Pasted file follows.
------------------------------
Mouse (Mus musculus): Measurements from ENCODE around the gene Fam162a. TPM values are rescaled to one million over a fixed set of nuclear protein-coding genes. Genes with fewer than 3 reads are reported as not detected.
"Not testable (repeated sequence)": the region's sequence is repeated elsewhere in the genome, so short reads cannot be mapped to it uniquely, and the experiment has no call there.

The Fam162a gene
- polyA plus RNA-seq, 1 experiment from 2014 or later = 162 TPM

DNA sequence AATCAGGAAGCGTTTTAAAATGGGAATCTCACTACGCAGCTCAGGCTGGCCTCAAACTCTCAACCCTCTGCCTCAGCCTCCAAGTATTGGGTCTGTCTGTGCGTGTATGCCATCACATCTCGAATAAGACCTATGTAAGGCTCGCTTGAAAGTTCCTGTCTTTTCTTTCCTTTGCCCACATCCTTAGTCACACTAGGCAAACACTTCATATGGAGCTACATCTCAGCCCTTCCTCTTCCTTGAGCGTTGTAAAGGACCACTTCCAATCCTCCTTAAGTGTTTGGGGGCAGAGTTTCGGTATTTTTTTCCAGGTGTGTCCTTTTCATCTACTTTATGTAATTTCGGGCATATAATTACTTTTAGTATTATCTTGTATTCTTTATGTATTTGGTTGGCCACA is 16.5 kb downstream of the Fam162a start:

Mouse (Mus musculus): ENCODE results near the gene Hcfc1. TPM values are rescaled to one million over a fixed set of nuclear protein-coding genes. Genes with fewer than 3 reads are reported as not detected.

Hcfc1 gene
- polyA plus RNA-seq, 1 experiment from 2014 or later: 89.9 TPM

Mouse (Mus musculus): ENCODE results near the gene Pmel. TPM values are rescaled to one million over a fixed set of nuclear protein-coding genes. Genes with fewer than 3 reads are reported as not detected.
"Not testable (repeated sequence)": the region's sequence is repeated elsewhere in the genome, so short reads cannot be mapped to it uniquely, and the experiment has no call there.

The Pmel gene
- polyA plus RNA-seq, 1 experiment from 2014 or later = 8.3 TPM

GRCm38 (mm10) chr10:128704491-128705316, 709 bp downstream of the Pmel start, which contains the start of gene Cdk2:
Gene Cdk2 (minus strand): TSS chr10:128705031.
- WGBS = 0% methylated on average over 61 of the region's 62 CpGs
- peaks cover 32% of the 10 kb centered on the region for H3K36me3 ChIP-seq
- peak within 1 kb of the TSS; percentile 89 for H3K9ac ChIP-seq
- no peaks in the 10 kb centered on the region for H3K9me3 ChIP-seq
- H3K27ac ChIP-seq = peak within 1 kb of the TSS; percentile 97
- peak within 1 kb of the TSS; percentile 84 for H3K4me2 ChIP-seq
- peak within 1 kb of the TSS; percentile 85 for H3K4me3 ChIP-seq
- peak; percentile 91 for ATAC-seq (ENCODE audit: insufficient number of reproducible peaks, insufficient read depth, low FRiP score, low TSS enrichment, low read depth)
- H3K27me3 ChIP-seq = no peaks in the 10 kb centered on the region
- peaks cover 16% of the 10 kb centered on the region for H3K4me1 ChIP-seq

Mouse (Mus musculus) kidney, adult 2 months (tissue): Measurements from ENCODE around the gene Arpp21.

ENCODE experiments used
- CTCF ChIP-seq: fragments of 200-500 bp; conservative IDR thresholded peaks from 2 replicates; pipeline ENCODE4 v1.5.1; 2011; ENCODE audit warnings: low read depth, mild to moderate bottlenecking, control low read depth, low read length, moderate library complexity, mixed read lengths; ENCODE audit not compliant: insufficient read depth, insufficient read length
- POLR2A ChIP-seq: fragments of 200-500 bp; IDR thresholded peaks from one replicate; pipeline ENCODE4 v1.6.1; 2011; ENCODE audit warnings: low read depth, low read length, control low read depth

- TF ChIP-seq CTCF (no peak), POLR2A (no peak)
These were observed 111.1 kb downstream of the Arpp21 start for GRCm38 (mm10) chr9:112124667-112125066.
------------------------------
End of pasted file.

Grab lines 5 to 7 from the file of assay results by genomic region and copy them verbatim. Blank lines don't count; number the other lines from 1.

DNA sequence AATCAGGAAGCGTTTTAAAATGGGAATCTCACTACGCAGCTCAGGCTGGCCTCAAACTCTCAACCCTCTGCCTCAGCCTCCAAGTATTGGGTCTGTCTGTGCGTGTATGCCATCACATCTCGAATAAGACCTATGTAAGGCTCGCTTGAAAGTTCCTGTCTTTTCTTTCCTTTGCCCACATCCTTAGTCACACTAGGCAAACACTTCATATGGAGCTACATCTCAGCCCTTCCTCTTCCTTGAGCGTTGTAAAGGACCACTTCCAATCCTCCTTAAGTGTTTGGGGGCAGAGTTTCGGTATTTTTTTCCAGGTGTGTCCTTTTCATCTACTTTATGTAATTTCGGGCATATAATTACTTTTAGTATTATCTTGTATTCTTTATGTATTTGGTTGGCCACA is 16.5 kb downstream of the Fam162a start:

Mouse (Mus musculus): ENCODE results near the gene Hcfc1. TPM values are rescaled to one million over a fixed set of nuclear protein-coding genes. Genes with fewer than 3 reads are reported as not detected.

Hcfc1 gene